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Lawrenceville infill developments closing gaps in the neighborhood; Franktuary coming to Butler

The Croghan's Edge development in Lawrenceville broke ground less than one year ago on Penn Avenue.  Six months later, a vacant lot had been transformed into a stylish new townhouse, and its first tenants moved in.  Now, all four townhouses have been built and sold, and the final owners have just moved in. 

The project is just one of several infill developments in Lawrenceville that are helping to close the remaining the gaps in this neighborhood's urban fabric.

On Butler Street, the Shannopin's Edge development is near complete with phase I of a project that is bringing four new apartments and two new storefronts to former vacant lots in the 3800 block.

The first, 2,100-square-foot storefront was built for a restaurant, and developer Kris Senko says he has found a tenant in the popular Franktuary hot dog shop.  In addition to a more recent Franktuary food truck, the eatery has served lunch from the basement of Downtown’s Trinity Cathedral since 2004.  They plan to open their second location at Shannopin’s Edge by year’s end.

Phase II of the project will begin later this July, and includes a second, 1,350-square-foot storefront, and two more 1,650-square-foot, market-rate apartments.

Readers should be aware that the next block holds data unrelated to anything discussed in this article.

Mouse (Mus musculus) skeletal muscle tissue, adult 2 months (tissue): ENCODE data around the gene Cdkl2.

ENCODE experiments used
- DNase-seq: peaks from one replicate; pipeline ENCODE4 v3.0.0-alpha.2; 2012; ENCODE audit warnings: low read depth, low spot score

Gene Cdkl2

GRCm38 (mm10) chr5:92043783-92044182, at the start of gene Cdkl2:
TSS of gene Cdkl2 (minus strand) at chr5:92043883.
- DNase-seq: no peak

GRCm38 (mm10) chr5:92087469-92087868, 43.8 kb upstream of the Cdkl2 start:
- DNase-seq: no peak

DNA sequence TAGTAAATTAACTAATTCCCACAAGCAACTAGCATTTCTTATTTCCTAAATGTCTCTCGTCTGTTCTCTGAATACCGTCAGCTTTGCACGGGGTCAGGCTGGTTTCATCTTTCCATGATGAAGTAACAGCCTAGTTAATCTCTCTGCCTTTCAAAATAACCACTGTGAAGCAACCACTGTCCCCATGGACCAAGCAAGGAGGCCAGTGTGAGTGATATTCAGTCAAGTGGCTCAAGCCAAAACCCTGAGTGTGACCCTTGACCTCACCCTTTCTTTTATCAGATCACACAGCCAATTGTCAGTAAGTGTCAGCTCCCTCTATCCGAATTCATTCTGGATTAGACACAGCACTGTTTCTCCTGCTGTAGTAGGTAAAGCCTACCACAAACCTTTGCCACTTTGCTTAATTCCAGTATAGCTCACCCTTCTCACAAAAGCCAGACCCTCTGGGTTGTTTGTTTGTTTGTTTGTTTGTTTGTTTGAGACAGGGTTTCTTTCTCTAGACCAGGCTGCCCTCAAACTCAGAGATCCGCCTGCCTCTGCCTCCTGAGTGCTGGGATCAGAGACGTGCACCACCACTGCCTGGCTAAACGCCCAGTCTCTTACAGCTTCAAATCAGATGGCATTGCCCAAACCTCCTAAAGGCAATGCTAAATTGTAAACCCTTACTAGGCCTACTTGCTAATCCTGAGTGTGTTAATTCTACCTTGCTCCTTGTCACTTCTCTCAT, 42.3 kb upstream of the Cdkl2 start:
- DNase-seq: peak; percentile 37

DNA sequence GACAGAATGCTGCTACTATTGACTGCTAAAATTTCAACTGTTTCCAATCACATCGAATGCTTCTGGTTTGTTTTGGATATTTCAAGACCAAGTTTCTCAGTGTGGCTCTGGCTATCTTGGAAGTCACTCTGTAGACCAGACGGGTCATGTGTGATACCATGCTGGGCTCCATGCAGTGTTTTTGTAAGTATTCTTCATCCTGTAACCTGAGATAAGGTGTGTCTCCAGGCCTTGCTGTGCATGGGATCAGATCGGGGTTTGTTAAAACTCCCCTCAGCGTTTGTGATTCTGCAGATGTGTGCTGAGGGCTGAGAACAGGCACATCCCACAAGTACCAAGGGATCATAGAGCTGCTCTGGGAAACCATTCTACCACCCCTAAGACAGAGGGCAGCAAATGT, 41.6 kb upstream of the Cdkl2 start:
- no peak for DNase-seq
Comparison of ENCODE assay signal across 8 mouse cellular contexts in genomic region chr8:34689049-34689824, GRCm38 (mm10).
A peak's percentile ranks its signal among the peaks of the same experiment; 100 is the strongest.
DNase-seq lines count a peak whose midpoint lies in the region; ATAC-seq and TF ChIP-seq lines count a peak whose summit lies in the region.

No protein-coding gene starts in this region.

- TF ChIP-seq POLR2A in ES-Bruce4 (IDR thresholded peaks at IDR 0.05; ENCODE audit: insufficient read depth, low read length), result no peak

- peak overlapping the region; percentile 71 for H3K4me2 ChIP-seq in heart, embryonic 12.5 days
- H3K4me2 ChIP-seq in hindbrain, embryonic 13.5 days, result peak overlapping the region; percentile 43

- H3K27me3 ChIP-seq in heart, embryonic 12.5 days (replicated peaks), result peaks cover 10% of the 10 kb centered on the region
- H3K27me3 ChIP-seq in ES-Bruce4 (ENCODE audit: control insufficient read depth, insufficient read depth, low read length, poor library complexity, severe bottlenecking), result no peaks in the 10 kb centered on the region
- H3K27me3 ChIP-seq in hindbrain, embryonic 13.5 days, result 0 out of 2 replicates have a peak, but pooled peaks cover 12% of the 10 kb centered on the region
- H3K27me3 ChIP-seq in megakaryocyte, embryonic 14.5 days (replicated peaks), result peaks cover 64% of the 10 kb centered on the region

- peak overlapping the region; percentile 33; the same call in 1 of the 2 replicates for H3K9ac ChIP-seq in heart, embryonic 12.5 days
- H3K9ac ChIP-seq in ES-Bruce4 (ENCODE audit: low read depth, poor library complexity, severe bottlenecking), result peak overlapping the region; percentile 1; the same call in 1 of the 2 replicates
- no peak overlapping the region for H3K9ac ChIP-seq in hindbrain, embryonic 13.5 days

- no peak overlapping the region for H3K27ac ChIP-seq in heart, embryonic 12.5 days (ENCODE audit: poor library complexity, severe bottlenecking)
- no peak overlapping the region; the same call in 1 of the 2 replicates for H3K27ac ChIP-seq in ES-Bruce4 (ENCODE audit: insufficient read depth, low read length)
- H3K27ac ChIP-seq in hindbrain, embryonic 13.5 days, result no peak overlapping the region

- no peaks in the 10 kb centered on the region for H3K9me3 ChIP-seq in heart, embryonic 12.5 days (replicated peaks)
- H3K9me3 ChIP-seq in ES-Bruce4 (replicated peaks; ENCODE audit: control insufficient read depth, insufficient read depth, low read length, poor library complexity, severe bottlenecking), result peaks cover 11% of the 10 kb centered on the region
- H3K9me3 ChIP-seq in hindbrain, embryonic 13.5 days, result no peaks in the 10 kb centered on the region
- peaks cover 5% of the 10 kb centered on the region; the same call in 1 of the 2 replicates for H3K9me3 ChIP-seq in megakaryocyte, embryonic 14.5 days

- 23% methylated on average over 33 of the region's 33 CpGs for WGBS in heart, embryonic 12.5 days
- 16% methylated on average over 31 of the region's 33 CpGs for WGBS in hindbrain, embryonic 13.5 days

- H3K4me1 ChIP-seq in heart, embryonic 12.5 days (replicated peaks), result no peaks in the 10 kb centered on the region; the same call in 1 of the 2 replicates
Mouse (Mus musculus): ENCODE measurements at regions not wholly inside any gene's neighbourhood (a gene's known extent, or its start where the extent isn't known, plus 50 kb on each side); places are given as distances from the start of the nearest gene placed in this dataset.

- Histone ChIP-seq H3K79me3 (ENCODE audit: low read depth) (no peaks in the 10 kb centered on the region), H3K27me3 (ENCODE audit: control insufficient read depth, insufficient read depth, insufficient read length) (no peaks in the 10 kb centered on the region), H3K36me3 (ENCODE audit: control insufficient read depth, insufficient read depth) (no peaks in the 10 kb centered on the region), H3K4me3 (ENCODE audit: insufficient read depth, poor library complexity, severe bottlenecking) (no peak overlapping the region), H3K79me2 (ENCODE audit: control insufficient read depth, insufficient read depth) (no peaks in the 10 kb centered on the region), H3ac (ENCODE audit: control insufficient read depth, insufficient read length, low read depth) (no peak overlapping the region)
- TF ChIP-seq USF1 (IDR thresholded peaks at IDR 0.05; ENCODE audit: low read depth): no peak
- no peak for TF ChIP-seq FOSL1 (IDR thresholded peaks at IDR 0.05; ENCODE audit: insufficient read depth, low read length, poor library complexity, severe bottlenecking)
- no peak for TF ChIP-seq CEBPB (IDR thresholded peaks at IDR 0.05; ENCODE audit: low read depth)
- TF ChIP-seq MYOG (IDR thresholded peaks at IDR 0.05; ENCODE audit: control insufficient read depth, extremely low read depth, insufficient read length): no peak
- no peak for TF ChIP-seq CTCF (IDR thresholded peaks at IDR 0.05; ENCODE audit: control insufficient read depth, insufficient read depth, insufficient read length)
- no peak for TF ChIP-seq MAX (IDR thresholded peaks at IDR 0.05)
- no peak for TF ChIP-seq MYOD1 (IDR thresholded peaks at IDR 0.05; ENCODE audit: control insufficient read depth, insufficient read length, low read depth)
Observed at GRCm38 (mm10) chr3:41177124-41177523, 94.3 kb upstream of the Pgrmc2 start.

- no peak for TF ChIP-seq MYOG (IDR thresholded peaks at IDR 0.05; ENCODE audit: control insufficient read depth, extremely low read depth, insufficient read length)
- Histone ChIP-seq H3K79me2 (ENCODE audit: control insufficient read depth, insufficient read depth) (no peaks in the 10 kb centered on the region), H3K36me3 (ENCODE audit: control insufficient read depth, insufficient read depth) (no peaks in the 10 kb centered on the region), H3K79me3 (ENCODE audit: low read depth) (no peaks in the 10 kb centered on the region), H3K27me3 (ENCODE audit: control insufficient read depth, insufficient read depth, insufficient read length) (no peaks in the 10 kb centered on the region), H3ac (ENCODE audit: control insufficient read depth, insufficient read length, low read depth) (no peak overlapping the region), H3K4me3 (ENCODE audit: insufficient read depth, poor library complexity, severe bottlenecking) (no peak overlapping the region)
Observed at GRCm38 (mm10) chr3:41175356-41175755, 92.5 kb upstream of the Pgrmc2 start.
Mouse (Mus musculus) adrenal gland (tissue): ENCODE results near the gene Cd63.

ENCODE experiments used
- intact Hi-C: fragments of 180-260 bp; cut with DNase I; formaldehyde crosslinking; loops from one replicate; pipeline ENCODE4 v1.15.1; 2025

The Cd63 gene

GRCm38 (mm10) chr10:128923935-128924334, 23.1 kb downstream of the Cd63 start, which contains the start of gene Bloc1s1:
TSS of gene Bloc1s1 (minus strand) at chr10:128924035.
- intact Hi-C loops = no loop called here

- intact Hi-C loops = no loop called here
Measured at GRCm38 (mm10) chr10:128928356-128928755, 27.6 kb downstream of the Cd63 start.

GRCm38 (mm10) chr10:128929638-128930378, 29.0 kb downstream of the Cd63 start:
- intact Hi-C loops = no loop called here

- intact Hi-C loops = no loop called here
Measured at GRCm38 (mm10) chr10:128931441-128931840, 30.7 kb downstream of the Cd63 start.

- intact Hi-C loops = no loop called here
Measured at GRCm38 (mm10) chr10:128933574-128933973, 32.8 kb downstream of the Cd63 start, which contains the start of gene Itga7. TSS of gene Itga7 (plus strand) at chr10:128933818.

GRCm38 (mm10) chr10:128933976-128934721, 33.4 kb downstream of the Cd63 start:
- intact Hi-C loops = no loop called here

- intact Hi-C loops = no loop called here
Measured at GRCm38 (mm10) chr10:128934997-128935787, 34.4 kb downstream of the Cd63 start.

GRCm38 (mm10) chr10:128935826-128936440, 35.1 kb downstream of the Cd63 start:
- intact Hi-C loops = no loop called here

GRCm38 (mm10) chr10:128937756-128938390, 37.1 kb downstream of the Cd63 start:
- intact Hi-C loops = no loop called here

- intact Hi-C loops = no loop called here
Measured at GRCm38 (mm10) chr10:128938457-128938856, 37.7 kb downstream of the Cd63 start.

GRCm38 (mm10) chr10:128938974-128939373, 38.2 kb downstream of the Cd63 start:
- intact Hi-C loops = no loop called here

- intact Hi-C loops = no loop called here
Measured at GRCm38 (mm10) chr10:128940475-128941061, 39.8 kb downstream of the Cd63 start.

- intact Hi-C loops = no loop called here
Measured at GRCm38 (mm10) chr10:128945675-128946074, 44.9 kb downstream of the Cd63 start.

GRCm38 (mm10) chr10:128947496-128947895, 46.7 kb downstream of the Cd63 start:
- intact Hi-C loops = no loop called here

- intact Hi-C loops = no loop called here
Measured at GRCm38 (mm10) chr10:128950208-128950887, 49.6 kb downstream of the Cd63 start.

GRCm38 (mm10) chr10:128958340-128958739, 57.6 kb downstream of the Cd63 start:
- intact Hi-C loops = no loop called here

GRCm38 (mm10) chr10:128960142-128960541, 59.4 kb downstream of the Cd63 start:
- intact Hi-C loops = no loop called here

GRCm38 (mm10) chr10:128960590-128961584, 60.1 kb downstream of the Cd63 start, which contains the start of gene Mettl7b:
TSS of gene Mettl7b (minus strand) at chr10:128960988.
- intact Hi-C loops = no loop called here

And at the prominent Doughboy Square intersection of Penn Avenue and Butler Street, October Development is nearing completion of five townhomes, the first of several new projects in the area.  Developers plan to break ground soon on a mixed-use building adjacent to the Roberto Clemente Museum, also on Butler.

Following the success of Croghan’s Edge, Emeka Onwugbenu says his company, E Properties and Development, has become confident in other development opportunities in Lawrenceville.  Onwugbenu says he is working closely with neighborhood organizations, and is collaborating on several other infill projects.

In addition to scattered single-family home renovations, E Properties is planning a four-story mixed-use building at the intersection of Butler and 38th street (adjacent to Piccolo Forno), which will include 12 apartment units, and first-floor retail and parking;  and renovations to a series of three row houses on 36th street.

Writer:  Andrew Moore
Source:  Kris Senko; Emeka Onwugbenu
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